In the sixth paper included in the collection, its authors, Anco Peeters and Pim Haselager discuss the psychological background and the moral implications of designing virtuous sex robots, that is social robots specifically conceived to engage in intimate relationships with humans. Is the existence of such robots, and the desire to utilise them to satisfy erotic needs, inherently vicious, or can these robots be developed with a moralising and educational intent, considering also the alleged deceptiveness of humanoid robots and the fact that they can be used instrumentally, without receiving consent from the robot itself?

Social virtues require the ability to empathise with others and regulate one’s own conduct to establish joint attention with them. But what happens when these abilities are disrupted and what can be done to recover them? The seventh paper, co-authored by Fady Alnajjar, Massimiliano Cappuccio, Abdulrahman Renawi, Omar Mubin, and Chu Kiong Loo, addresses this question, presenting the results of an experimental study on the beneficial impact played by robots to facilitate interactive engagement and maintain social attention in autistic children.

The eighth paper investigates a key anthropomorphic feature of social robots, i.e. their capability to communicate via facial expressions. The authors, Chris Chesher and Fiona Andreallo, explain how robot faciality plays not only an aesthetic function but also an ethical one, soliciting moral awareness and self-regulation in the human users. Unlike face-less technologies, social robots can rely on their face and gaze to make humans feel recognized as objects of moral evaluation and hence as moral agents who carry the burden of ethical responsibility.

The ninth paper offers decisive empirical evidence that robots can be efficaciously deployed in public contexts to encourage ethical behaviours in casual interactants, educating them to respect deontological norms and fulfill their civic duties. The study conducted by Berardina De Carolis, Francesca D'Errico, Nicola Macchiarulo, and Veronica Rossano successfully tested robot-mediated playing as a method to promote ecological awareness among children, who acquired environment-friendly recycling habits as a result.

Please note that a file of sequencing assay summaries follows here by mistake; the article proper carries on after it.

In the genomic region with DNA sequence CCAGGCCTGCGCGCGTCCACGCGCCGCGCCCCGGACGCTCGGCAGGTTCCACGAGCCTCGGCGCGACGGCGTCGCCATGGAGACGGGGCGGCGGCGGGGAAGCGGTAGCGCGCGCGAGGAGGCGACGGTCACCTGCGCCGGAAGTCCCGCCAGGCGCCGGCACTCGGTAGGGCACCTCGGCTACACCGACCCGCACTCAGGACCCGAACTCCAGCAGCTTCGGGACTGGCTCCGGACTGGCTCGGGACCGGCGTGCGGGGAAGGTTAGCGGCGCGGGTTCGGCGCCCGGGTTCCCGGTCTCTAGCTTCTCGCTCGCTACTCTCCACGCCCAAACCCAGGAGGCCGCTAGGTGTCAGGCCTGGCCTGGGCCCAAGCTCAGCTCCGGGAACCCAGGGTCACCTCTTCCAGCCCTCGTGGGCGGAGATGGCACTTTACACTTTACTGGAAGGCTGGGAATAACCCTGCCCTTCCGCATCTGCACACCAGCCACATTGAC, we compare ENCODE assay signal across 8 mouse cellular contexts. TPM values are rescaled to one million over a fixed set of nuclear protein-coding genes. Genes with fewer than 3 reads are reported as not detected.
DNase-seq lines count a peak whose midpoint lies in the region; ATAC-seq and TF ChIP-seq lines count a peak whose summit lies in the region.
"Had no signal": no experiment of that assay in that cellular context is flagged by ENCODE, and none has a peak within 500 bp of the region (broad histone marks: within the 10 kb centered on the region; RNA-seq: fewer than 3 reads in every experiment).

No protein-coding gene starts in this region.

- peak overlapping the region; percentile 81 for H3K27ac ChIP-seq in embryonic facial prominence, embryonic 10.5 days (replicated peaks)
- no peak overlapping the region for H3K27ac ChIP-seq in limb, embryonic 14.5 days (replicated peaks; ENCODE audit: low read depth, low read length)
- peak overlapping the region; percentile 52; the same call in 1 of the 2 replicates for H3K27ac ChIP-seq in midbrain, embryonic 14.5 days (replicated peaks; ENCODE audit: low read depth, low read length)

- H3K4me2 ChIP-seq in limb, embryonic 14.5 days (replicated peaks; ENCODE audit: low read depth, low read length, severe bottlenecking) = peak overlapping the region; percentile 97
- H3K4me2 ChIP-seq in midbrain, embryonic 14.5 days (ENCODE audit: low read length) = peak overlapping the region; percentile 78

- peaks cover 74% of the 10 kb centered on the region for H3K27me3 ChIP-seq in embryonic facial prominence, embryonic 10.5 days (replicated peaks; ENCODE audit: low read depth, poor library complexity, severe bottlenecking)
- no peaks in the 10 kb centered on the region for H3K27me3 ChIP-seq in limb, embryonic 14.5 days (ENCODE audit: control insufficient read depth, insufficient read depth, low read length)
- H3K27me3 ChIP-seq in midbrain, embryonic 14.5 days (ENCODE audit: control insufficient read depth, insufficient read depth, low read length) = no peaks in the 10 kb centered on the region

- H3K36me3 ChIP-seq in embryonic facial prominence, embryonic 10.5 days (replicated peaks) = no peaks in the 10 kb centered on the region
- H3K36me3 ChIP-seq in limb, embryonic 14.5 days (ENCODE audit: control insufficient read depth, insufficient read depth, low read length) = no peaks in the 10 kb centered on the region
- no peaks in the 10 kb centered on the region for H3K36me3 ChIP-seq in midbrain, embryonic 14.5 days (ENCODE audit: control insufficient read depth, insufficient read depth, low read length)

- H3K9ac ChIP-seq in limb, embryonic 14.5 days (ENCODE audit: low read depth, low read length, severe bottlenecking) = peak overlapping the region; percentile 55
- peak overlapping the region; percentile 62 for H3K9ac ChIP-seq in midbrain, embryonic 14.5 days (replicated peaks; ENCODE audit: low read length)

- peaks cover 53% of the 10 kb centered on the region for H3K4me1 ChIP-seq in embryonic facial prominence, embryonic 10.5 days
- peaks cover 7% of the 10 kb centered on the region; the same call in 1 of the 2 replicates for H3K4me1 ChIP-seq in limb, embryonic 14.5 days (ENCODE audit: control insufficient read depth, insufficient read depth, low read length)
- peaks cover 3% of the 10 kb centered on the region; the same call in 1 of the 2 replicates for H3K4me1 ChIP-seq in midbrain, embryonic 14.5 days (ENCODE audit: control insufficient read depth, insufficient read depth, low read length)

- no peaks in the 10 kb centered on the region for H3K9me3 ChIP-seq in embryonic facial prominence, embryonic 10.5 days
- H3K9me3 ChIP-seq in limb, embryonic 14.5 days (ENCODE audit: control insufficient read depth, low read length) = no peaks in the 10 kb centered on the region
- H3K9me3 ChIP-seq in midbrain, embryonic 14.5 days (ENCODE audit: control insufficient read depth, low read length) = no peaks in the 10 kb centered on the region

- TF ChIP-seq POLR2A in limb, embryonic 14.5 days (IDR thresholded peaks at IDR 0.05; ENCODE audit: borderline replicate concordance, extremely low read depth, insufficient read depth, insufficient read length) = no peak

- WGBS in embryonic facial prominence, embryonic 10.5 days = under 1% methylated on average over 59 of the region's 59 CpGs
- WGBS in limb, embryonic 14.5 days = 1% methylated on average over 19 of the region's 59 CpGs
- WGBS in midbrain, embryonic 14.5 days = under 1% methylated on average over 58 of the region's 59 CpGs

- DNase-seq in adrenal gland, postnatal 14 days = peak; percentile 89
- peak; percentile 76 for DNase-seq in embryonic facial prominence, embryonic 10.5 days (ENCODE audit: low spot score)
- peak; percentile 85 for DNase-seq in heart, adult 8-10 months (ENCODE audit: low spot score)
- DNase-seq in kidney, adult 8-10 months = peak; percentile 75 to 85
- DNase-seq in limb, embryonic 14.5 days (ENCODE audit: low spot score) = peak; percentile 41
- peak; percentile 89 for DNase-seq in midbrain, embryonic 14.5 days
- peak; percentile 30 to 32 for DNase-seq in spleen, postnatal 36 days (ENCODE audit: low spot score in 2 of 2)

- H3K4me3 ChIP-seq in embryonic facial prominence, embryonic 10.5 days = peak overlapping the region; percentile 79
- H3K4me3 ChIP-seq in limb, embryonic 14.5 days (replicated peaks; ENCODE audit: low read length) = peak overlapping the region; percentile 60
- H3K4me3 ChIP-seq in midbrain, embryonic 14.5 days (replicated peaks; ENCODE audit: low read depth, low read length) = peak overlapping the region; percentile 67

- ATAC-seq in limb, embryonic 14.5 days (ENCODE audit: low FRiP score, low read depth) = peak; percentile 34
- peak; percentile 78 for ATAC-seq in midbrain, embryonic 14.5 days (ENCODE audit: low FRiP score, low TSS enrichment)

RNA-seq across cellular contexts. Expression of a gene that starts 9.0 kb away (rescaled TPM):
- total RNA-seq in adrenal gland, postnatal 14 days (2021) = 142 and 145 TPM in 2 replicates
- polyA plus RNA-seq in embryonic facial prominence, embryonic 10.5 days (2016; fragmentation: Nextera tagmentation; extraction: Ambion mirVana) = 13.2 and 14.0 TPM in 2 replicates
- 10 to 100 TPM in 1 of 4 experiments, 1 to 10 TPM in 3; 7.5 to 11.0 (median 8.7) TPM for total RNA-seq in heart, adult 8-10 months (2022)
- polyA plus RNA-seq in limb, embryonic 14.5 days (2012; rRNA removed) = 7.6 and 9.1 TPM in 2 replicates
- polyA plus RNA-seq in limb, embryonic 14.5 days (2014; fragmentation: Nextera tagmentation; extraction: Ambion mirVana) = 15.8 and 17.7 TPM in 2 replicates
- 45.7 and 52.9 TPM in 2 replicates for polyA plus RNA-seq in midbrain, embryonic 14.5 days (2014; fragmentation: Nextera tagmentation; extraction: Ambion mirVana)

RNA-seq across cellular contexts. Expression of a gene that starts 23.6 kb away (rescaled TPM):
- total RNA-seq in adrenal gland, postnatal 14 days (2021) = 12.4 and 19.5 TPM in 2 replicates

These papers helped us understand whether and how social robots (especially those explicitly programmed to act as coaches, companions, or training assistants) can inculcate new virtues or assist humans in developing good habits, accompanying their personal search for a morally aware and more balanced way of living. We hope that new studies will be designed and conducted to explore other applications of virtuous robotics in an even greater variety of scenarios and tasks, further clarifying—through the use of socially interactive robots—the cognitive and social mechanisms that underpin the formation of character and the cultivation of virtue in adults and children.


  1. 1.

    Note that, although this paper was originally written to be included in our thematic collection on Virtuous Robotics, it has already been published by International Journal of Social Robotics. The paper is not reproduced in this special issue, but readers can find it in the December 2019 issue.


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Cappuccio, M.L., Sandoval, E.B., Mubin, O. et al. Robotics Aids for Character Building: More than Just Another Enabling Condition. Int J of Soc Robotics 13, 1–5 (2021).